Iowa State University Veterinarian Records, RS 22/6/0/9, University Archives, Special Collections Department, Iowa State University, http://www.add.lib.iastate.edu/spcl/arch/rgrp/22-6-0-9.html
Recently there has been much excitement regarding the use of isoacids as a feed additive. In the fall of 1985, isoacids became available as a new FDAapproved feed additive for dairy cows by Eastman® Chemical Co., under the trade name Eastman IsoPlus Nutritional Supplement. News releases in 1986 reported promising results obtained by Dr. Steven Nissen at Iowa State University in research with one of the isoacids, 2-ketoisocaproic acid. The objective of this paper is to explain what isoacids are, their mode of action, and the results of the early feeding trails of IsoPlus™. Isoacids are the branched ketoacids resulting from the natural rumen degradation of their corresponding amino acids. IsoPlus™ is the calcium salt of four volatile fatty acids (isobutyric, isovaleric, valeric, and 2-methylbutyric). Valeric acid is a straight chain 5-carbon fatty acid. The other three are isoacids (branched-chain fatty acids). Isobutyric, isovaleric and 2-methylbutyric are produced in the rumen mainly by oxidative deamination and decarboxylation of the amino acids valine, leucine, and isoleucine respectivelyl,2,3 (Figure 1). Valeric acid is produced mainly from carbohydrate or from amino acids such as proline.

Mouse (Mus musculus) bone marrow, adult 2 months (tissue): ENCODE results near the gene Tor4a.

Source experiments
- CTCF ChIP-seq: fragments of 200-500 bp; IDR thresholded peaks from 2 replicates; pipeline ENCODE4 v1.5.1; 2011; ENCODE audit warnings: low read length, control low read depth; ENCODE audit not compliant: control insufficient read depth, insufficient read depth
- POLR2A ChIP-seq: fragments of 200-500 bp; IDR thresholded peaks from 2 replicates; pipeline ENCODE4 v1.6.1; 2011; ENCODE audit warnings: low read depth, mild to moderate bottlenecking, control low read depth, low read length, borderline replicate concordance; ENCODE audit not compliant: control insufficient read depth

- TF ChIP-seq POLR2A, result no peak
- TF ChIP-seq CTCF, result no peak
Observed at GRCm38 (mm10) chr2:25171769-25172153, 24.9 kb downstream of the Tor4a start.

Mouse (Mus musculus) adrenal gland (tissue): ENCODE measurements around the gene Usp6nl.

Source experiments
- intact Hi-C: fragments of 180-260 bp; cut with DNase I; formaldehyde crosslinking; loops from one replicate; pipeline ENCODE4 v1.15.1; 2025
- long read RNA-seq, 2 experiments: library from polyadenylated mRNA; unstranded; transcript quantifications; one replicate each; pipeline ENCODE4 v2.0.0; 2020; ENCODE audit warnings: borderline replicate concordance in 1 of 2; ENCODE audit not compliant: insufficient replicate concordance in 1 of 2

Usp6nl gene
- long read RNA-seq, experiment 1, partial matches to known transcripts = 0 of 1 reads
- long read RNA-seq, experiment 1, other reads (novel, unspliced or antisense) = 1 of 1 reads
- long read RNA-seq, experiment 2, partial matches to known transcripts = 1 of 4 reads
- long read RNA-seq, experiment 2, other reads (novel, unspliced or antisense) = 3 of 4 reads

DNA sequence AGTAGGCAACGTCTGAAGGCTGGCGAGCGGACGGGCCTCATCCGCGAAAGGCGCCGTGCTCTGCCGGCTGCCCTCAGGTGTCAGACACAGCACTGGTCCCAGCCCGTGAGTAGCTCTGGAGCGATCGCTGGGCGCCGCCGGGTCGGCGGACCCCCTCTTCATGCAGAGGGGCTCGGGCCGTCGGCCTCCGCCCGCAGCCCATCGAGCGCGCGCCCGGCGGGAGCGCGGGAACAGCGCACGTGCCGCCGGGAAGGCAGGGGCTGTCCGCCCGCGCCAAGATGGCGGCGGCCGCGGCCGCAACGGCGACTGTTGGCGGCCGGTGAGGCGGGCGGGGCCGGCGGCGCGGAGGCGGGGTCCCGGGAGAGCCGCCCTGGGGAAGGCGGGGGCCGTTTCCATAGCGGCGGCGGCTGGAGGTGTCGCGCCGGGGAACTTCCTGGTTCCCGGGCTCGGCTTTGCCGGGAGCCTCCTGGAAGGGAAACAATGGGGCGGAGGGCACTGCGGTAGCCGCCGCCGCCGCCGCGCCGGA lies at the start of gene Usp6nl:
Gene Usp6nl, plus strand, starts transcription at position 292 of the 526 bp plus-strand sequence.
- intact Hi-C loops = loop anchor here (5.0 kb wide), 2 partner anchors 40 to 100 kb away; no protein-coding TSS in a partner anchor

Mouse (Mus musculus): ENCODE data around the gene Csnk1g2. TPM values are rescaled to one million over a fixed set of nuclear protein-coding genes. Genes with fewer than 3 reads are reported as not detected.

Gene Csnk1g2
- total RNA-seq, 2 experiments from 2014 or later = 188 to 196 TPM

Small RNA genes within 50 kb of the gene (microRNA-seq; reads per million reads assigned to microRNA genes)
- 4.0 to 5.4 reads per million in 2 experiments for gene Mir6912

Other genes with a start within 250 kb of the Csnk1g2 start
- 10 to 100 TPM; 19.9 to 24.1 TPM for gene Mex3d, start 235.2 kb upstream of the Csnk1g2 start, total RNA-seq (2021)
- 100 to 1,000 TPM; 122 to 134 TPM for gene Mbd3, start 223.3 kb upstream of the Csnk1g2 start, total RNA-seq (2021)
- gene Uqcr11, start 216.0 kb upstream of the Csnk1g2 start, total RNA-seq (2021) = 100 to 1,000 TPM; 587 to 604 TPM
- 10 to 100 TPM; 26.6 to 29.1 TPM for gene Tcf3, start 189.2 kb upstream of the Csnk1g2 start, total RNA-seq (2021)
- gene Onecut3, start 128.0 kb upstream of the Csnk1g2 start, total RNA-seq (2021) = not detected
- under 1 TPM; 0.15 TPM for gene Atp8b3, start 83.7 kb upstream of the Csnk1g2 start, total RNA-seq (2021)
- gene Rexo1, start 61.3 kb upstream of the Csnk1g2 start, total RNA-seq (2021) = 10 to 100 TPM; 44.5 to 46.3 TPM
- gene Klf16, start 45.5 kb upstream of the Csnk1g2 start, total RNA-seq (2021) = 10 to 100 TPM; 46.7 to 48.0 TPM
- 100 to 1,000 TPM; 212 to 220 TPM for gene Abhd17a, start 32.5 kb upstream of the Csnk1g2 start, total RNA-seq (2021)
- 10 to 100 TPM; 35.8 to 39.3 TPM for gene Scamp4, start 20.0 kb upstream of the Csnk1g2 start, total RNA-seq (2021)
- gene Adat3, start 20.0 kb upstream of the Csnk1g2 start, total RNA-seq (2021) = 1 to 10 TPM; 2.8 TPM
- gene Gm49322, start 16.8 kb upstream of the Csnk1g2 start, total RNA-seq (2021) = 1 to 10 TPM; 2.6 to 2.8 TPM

Rosener, Daniel L. and Uhlenhopp, Eldon K.
"Isoacids - An Overview,"
Iowa State University Veterinarian: Vol. 49
, Article 4.
Available at: http://lib.dr.iastate.edu/iowastate_veterinarian/vol49/iss1/4